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RE: Pen Test vs. Health Check
From: "Yvan Boily" <yboily () seccuris com>
Date: Mon, 26 Jan 2004 10:31:10 -0600

I agree with the idea that an internal assessment is far more effective than
an external assessment; pen-tests are only as good as the talent of the
people attacking the network, whereas a vulnerability assessment which
involves working with the staff who designed the network to identify issues
that exist and potential issues as the network expands provides a much
better perspective.

The issue is not convincing others in the field though; it is primarily the
staff involved on the client end that this issue occurs.

The source of most difficulties in this area are :

1. Managers who have only experienced information security issues from
watching Hackers or Swordfish (I actually had one manager who thought that
Swordfish was technically accurate because RSA had consulted during the
movie. :P)

2. IT staff who believe their work is above reproach.  This is the single
largest issue; I have encountered this during penetration tests where the
networking staff insist that we should not even be provided their IP Address
range, and application designers who believe that because they are using an
application framework their code is solid.  One of the other issues that is
related to this, and I hate raising it because it seems arrogant, but the
concern is incompetence.  When I walk into an office where IT guys are
expecting to be audited, one guy tells another the common root password they
use for their systems in front of me, I question the overall competence of
the team.

3. Fear of Blame : this happens when the client is aware of how serious the
issue is, and is frightened by the outcome because no one wants to bite the
bullet and take responsibility or ownership for this issue.  One of the most
recent projects I worked on was like this.  Nothing says fear quite so well
as the client requesting permission to sanitize and approve the report
before it hits upper management.  Unfortunately trying to deal with this
issue is like running into a brick wall; you are dealing with people who
need a glowing report because they fear for their jobs and livelihoods, at
the same time you encounter security issues that make you wonder how it is
that such a high profile company hasn't been owned 10 times over.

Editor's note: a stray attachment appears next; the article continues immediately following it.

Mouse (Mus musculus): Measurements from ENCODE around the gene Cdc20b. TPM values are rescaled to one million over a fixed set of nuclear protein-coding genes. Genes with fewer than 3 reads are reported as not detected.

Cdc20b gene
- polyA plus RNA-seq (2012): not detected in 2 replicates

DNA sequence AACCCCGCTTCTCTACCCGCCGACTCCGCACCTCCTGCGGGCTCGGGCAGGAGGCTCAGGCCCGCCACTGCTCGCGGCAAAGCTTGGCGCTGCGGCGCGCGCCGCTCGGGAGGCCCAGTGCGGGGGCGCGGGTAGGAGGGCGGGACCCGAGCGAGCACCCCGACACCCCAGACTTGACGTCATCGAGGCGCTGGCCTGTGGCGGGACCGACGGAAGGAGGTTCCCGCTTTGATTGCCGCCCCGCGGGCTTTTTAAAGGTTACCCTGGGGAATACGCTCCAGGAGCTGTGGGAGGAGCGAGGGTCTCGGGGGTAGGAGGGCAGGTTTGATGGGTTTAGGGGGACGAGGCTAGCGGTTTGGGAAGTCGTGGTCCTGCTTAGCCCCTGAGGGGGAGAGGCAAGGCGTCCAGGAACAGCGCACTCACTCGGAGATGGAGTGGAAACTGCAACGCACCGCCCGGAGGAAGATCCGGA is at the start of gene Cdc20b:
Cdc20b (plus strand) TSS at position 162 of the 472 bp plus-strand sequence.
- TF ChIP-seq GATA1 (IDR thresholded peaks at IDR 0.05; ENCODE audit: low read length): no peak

The best analogy that I can make for this follows:

If you go to a doctor because all of a sudden you have horrible rashes
appearing you don't sit their silent and make the doctor guess why you are
there; you tell the doctor what you know and experienced, and how you live
your lifestyle so that the doctor can figure out what is wrong before it
kills you.

Yvan Boily
Seccuris 


-----Original Message-----
From: Andy Cuff [mailto:lists () securitywizardry com]
Sent: Sunday, January 25, 2004 9:39 AM
To: pen-test () securityfocus com
Subject: Pen Test vs. Health Check

Hi Folks,
Last week Mark Teicher brought up a valid point regarding ethical hacking
not solving the underlying issue of an insecure network.
Addressing the symptom rather than the cause.

I personally don't like the term ethical hacking when referring to a Pen
Test, however as you probably noticed think, the term will remain where
training is concerned that introduces the student to the techniques and
methodology used by a hacker.  I do not think that an ethical hacking course
will make a security tester. OK, no more about training, honest!

A Pen Test is only as good as the testers and is only a snapshot.
However, a network that has been secured from the inside out, with a solid
secure foundation should stand the test of time, even if it is compromised
the attacker may not be able to roam freely and all their actions should be
recorded.

IMHO a more efficient and thorough method to conduct a security test is the
holistic approach, where the tester looks inside the network first from a
privileged account, identifying problems and offering solutions, if need be,
he/she can then attempt to exploit said vulnerabilities as a demonstration
to the client.  This method greatly cuts down on the time taken to "scope
the joint"
externally.

Firstly, what are the members thoughts on the above, and what are the
downsides in what I have said.  Also, does anyone have any good analogies to
vindicate the holistic approach over the Pen Test?

-andy

Talisker Security Tools Directory
http://www.securitywizardry.com


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